It is of interest to study the systematics, distribution, and physiological adaptations of organisms which have been successful in colonizing high temperature environments in order to examine the limits to which evolution can be pushed. From an ecological point of view, high temperature environments usually have relatively simple species composition and short food chains, which make a study of productivity, trophodynam-ics, population fluctuation, and species interaction more simple. From the...

Habitat Life Style And Life Cycle

Neurospora Life Cycle

Neurospora Figure 5.1 is frequently seen growing on stubbles of sugar cane after the canes have been harvested for milling and the agricultural field is burnt Pandit and Maheshwari, 1996 to clear the trash of the cut leaves. In addition to the pink-orange type, a yellow-colored N. intermedia is found in Asia on maize cobs which have been discarded on road-sides, parks or railway tracks after the roasted kernels are eaten by residents. Another species, N. discreta a species thought to be...

Mapping Transcription Network

In the early 1960s, bacterial genetics laid the concept of regulatory circuits controlling expression of genes. In its simplest form, circuits are turned on or off' by the binding of transcription factors or repressors to the upstream regulatory sequences of genes respectively. Expression analysis by microarrays described in the earlier section revealed the co-regulated expression and repression of sometimes hundreds of genes during specific cellular Figure 6.14 A schematic representation of a...

Distribution In Soil

Thermophilic fungi have been isolated from almost any soil, even in the temperate zones, prompting the remark the ubiquitous distribution of organisms, whose minimal temperature for growth exceeds the temperature obtainable in the natural environment from whence they were isolated, still stands as a 'perfect crime' story in the library of biological systems Tendler et al., 1967 . Whether their presence in soil is because of their growth therein or a consequence of dissemination of their spores...

Self Heating of Stored Agricultural Products

Thermophilic Fungi

Thermophilic fungi were discovered as chance contaminants of bread or potato that had been inoculated with garden soil see Cooney and Emerson, 1964 Maheshwari et al., 2000 . Their habitats and growth conditions were discovered when Hugo Miehe 1907 of Germany was drawn to investigate the cause of self-heating and the spontaneous combustion of damp stacks of hay. He studied the role of microbial flora in thermogenesis. From the self-heating haystacks, Miehe isolated several microorganisms,...

Guayule Rets

During the years of the Second World War, the need for finding alternate sources of rubber led to studies of the latex-bearing guayule plant Parthenium argentatum as a potential source. The extractability and quality of rubber improved if, before milling, this shrub was chopped and stored in a mass rets that self-heated to temperatures between 65 and 70 C. From the guayule rets, Paul J. Allen and Ralph Emerson 1949 isolated some ten species of thermophilic fungi with temperature limits up to 60...

Heterothallism Vs Homothallism

Heterothallism Homothallism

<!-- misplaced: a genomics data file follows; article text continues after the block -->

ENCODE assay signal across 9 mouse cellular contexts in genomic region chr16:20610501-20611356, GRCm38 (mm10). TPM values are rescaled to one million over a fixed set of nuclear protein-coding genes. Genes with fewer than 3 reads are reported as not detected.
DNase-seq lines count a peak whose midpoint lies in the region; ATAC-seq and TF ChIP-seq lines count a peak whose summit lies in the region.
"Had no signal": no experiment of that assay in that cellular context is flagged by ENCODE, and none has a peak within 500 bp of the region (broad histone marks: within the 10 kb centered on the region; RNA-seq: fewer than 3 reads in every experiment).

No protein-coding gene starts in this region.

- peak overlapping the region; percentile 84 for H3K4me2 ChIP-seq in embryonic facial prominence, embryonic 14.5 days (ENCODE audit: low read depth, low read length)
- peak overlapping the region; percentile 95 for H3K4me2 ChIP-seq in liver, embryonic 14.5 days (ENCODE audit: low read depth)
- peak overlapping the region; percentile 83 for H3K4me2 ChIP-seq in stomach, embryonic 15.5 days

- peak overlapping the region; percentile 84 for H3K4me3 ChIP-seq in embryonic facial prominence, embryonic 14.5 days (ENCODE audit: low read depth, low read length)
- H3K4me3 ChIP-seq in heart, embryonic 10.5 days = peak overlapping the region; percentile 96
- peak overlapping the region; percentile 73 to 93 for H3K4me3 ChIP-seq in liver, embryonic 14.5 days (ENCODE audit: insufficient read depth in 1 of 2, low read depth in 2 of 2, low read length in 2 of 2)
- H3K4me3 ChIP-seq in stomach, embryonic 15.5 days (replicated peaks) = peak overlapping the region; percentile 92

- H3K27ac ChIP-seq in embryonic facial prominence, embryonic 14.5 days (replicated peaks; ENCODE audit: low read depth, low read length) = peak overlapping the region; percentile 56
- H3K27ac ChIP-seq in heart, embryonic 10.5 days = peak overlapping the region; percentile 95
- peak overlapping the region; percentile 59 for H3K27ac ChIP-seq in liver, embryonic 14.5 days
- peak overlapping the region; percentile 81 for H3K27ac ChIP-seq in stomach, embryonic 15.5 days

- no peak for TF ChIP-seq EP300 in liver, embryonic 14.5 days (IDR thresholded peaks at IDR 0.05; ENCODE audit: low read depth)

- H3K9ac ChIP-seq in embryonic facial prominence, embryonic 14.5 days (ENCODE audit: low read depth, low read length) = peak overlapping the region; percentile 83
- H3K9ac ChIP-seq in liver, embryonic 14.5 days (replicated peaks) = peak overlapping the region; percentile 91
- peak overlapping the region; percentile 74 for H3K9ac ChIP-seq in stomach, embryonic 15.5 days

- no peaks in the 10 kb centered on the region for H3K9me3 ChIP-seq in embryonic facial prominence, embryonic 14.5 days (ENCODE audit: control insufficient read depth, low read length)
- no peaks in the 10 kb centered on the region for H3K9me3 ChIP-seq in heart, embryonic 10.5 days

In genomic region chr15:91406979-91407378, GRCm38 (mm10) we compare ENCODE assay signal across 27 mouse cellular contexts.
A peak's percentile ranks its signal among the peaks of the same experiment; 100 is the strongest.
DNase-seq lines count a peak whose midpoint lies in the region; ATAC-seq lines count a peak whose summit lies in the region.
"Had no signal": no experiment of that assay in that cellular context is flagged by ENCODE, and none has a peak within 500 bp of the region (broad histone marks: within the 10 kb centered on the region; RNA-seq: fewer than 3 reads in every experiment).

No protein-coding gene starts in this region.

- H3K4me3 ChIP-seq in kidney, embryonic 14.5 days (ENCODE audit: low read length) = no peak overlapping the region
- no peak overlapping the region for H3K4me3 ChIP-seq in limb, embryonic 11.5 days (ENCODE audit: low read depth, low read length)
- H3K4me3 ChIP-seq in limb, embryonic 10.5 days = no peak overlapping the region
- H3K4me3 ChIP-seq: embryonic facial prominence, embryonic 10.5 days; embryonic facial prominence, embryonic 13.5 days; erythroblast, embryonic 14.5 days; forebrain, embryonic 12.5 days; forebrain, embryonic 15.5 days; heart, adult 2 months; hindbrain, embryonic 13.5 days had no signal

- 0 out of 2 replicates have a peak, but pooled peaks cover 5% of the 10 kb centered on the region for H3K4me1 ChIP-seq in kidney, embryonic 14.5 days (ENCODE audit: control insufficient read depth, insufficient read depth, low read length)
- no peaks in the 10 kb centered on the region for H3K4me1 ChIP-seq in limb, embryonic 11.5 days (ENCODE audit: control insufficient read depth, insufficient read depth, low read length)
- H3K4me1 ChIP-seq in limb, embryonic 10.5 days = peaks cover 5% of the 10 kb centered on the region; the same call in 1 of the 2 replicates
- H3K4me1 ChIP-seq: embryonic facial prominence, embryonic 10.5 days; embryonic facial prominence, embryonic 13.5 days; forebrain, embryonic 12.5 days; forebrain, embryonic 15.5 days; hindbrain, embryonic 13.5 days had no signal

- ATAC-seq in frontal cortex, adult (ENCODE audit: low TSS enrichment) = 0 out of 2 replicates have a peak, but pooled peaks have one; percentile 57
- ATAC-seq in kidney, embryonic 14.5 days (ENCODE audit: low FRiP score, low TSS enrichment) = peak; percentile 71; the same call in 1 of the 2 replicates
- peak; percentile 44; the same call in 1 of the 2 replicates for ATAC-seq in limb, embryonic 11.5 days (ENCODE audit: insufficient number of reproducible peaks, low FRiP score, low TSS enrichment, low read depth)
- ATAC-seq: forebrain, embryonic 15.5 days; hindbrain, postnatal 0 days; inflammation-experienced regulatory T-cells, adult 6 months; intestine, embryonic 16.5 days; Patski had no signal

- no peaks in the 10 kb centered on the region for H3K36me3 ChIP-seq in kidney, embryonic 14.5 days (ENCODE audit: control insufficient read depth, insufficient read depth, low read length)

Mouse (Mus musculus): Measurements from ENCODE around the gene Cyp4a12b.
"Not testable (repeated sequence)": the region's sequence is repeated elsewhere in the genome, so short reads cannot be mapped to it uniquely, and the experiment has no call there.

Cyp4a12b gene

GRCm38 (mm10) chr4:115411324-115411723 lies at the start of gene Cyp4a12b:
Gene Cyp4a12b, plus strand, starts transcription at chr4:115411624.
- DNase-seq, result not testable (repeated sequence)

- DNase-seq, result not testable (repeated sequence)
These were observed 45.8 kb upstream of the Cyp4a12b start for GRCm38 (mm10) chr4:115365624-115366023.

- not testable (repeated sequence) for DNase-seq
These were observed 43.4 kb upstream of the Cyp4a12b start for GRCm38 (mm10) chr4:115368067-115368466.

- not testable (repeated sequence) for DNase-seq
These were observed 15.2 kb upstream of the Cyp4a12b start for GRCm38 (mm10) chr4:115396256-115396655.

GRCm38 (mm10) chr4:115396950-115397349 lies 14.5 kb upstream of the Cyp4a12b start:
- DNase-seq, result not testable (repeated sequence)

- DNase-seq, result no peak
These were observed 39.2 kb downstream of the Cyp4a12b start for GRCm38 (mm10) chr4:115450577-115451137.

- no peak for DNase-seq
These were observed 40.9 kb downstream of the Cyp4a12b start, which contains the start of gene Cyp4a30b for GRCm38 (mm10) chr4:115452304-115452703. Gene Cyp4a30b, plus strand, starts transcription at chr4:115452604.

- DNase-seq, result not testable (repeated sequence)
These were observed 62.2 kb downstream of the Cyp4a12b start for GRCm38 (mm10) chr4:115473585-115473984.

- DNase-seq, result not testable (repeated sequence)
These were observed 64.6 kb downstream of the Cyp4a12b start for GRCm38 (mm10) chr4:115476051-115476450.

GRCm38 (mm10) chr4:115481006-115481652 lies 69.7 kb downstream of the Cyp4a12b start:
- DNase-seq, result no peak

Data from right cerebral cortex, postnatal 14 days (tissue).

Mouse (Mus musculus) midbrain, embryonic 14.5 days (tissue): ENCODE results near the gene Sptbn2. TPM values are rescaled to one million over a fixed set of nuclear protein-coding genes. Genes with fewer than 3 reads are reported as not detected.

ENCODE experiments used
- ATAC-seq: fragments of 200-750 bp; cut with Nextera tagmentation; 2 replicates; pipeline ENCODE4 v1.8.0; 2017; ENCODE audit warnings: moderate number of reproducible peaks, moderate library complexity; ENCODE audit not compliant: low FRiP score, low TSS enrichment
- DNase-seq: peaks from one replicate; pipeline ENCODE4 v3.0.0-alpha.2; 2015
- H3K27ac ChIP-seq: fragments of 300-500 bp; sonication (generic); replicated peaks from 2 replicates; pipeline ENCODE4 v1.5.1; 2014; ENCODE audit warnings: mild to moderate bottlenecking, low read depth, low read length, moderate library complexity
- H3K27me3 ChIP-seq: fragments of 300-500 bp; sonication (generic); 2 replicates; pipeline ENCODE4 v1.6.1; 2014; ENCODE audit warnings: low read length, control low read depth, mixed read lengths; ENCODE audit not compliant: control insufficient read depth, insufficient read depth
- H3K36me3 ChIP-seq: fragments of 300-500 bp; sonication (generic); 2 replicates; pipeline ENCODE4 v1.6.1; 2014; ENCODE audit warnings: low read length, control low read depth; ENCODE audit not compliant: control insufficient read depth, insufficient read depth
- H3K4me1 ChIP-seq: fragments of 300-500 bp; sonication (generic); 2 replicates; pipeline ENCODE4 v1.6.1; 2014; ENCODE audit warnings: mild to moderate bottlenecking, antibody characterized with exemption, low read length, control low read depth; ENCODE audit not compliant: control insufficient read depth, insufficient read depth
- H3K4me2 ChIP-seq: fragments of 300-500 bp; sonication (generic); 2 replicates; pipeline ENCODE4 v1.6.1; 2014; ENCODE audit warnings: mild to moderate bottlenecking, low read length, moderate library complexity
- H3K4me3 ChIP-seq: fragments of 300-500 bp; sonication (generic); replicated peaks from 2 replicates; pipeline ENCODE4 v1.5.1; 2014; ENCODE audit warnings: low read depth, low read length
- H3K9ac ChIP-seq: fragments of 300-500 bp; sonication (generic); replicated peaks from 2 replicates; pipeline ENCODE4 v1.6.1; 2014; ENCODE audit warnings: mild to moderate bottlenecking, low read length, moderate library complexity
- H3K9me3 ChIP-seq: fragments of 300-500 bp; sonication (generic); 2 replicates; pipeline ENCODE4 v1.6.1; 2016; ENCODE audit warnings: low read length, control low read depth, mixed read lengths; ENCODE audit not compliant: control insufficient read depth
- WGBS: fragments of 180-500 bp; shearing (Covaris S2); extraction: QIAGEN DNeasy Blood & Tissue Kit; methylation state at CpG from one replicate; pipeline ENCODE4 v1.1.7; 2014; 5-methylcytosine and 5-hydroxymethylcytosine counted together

The processes leading to fertilization and production of progeny are quite variable in fungi. In the early twentieth century, A.F. Blakeslee found that a large number of morphologically indistinguishable single spore-derived cultures of a species belonging to Mucorales Zygomycotina could be sorted into two types, which he called plus and minus - since the strains could not be morphologically distinguished as male or female. If a plus colony was grown with another plus strain in a petri dish, or...

Meiotic Events

Genetic Recombination Fungi

Lindegren perceived Neurospora as a marvelous organism for genetic analysis as the four products of a single meiosis are packaged as ascospores in a single row in the order of their formation in ascus usually called a tetrad, although in Neurospora the meiotic division is followed by a mitotic division hence, each of the four meiotically produced ascospores are duplicated as sister ascospores, thus an octad . The ascospores are large enough, measuring approximately 29 X 15...

Proteomics And System Biology Modeling

A cell continuously senses environmental stimuli and relays that information inside across membranes to trigger a response. The process of signal transduction occurs by sequential transfer of information via protein-protein interaction. Take the example of a yeast cell growing in a glucose-rich environment suddenly encountering galactose. It senses the change in composition of the carbon source, shuts off the expression of genes required for glucose metabolism and turns on the genes required...

Part I

Giant Mycelium Diagram

Fungi are composed of microscopic, tube-like structures called hyphae singular hypha which grow on substrates such as leaf litter, fallen timber and herbivore dung. The hypha has the shape of a cylindrical tube of even diameter with a tapering tip that branches subapically, with each branch having a tip of its own. By iteration of this modular unit comprising of a tip and a subapical branch Figure 1.1 , a radiating system of hypha called the mycelium is formed Carlile, 1995 . At places, hyphae...

Mycobiont and Photobiont

The mycobiont is mostly an Ascomycotina. The fungus is the dominant member of the partnership and determines the morphology of the lichen. Based on the chlorophyll content of alga, it was estimated that the alga Nostoc comprises about 5 of the lichen Peltigera. Beneath the algal layer is fungal medulla 400 to 1000 m thick. Electron microscopy shows that alga and fungus are in intimate contact but there is no penetration of algal cells by fungus. Lichen fungi are not specific to their algal...